Some materials break very sharply, without plastic deformation, in what is called a brittle failure. Others, which are more ductile, including most metals, experience some plastic deformation and possibly necking before fracture.

Tensile strength is defined as a stress, which is measured as force per unit area. For some non-homogeneous materials (or for assembled components) it can be reported just as a force or as a force per unit width. In the International System of Units (SI), the unit is the pascal (Pa) (or a multiple thereof, often megapascals (MPa), using the SI prefix mega); or, equivalently to pascals, newtons per square metre (N/m2). A United States customary unit is pounds per square inch (lb/in2 or psi). Kilopounds per square inch (ksi, or sometimes kpsi) is equal to 1000 psi, and is commonly used in the United States, when measuring tensile strengths.

Ductile materials

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  1. Ultimate strength
  2. Yield strength
  3. Proportional limit stress
  4. Fracture
  5. Offset strain (typically 0.2%)

Figure 1: “Engineering” stress–strain (σ–ε) curve typical of aluminum

Many materials can display linear elastic behavior, defined by a linear stress–strain relationship, as shown in figure 1 up to point 3. The elastic behavior of materials often extends into a non-linear region, represented in figure 1 by point 2 (the “yield point”), up to which deformations are completely recoverable upon removal of the load; that is, a specimen loaded elastically in tension will elongate, but will return to its original shape and size when unloaded. Beyond this elastic region, for ductile materials, such as steel, deformations are plastic. A plastically deformed specimen does not completely return to its original size and shape when unloaded. For many applications, plastic deformation is unacceptable, and is used as the design limitation.

After the yield point, ductile metals undergo a period of strain hardening, in which the stress increases again with increasing strain, and they begin to neck, as the cross-sectional area of the specimen decreases due to plastic flow. In a sufficiently ductile material, when necking becomes substantial, it causes a reversal of the engineering stress–strain curve (curve A, figure 2); this is because the engineering stress is calculated assuming the original cross-sectional area before necking. The reversal point is the maximum stress on the engineering stress–strain curve, and the engineering stress coordinate of this point is the ultimate tensile strength, given by point 1.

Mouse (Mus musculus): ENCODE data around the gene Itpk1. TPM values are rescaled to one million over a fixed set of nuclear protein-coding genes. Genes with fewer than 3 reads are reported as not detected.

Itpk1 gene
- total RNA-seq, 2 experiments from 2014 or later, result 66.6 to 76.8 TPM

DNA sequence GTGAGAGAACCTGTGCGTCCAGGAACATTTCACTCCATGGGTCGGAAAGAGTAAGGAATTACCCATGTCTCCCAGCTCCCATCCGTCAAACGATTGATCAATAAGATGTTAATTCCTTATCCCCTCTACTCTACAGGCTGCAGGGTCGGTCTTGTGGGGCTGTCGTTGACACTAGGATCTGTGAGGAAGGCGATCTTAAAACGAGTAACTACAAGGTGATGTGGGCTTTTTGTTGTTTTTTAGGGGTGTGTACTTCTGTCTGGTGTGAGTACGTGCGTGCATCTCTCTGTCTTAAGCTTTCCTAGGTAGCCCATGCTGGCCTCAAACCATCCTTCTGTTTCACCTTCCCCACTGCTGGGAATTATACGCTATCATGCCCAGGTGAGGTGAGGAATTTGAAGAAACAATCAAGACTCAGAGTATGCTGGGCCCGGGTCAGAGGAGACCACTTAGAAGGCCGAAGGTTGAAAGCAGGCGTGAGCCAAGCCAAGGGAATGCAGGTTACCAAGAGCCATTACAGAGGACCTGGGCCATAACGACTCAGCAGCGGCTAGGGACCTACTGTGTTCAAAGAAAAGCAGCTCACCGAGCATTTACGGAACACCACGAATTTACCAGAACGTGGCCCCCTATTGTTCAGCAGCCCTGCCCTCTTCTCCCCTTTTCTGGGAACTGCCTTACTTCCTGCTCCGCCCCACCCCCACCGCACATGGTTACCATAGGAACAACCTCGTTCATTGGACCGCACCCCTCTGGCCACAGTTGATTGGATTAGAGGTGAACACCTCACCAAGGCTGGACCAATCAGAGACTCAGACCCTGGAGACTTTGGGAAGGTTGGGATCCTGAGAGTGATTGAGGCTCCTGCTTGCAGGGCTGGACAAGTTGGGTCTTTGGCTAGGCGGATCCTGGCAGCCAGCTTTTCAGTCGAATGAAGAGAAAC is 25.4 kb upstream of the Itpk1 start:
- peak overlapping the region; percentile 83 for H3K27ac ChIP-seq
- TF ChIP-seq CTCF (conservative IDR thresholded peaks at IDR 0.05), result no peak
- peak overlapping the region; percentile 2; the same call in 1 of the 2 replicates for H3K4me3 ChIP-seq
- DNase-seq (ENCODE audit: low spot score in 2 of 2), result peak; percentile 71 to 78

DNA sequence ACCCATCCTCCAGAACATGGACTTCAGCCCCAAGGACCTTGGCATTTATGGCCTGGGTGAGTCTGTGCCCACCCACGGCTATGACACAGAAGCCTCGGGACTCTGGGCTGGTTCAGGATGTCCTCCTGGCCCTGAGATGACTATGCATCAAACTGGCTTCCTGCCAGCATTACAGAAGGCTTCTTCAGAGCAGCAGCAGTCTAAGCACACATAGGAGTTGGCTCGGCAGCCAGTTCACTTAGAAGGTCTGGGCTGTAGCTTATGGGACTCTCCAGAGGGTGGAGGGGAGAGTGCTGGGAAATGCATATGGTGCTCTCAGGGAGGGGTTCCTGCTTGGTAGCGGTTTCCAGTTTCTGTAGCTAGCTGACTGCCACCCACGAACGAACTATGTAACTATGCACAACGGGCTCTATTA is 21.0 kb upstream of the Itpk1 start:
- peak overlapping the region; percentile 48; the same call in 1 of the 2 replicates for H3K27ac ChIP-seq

Ultimate tensile strength is not used in the design of ductile static members because design practices dictate the use of the yield stress. It is, however, used for quality control, because of the ease of testing. It is also used to roughly determine material types for unknown samples.[4]

The ultimate tensile strength is a common engineering parameter to design members made of brittle material because such materials have no yield point.[4]

Testing

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Round bar specimen after tensile stress testing

Aluminium tensile test samples after breakage

The “cup” side of the “cup–cone” characteristic failure pattern

Some parts showing the “cup” shape and some showing the “cone” shape

Typically, the testing involves taking a small sample with a fixed cross-sectional area, and then pulling it with a tensometer at a constant strain (change in gauge length divided by initial gauge length) rate until the sample breaks.

When testing some metals, indentation hardness correlates linearly with tensile strength. This important relation permits economically important nondestructive testing of bulk metal deliveries with lightweight, even portable equipment, such as hand-held Rockwell hardness testers.[5] This practical correlation helps quality assurance in metalworking industries to extend well beyond the laboratory and universal testing machines.